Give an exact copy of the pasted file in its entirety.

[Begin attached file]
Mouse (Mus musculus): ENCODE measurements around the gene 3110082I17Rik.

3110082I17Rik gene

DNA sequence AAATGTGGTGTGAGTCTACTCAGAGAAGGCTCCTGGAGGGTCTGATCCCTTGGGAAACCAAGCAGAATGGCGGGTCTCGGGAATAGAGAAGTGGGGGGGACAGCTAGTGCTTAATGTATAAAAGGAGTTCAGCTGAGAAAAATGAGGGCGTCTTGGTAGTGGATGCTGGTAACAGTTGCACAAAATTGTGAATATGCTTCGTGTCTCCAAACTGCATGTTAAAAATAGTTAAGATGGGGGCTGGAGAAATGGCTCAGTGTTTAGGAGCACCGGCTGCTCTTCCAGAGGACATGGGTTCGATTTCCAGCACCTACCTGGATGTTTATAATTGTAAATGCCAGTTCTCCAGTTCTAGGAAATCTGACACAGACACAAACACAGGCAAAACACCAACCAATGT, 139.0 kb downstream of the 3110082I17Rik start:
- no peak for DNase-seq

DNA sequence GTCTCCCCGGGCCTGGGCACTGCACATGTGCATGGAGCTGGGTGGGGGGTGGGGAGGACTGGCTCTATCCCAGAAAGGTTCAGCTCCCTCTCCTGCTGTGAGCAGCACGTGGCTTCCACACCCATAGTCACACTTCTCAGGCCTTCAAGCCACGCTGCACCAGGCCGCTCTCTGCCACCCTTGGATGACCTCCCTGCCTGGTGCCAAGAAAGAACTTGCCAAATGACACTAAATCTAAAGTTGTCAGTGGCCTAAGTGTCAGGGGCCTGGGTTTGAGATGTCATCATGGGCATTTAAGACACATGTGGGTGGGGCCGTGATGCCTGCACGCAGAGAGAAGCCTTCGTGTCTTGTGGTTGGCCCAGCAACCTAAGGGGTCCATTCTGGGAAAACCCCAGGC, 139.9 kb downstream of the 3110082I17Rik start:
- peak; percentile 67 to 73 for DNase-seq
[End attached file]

Mouse (Mus musculus): ENCODE measurements around the gene 3110082I17Rik.

3110082I17Rik gene

DNA sequence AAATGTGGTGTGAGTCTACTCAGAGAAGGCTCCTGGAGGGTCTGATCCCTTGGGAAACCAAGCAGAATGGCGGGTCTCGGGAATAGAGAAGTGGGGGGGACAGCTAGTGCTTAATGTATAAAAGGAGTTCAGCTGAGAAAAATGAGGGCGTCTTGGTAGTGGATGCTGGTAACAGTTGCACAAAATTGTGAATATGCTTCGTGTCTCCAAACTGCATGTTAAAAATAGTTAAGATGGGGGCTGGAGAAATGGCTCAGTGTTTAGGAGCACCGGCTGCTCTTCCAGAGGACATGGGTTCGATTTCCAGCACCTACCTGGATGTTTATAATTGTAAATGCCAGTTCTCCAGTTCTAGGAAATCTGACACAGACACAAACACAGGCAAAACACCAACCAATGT, 139.0 kb downstream of the 3110082I17Rik start:
- no peak for DNase-seq

DNA sequence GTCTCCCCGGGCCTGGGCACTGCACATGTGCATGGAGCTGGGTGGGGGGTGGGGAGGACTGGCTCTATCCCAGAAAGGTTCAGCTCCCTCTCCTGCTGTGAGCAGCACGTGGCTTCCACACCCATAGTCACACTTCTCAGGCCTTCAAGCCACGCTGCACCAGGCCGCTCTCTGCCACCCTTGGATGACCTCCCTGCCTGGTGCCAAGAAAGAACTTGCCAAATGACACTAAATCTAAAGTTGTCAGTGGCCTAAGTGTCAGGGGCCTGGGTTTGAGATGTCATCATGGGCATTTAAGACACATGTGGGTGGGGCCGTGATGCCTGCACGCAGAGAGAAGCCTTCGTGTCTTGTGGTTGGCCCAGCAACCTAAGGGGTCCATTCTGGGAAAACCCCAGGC, 139.9 kb downstream of the 3110082I17Rik start:
- peak; percentile 67 to 73 for DNase-seq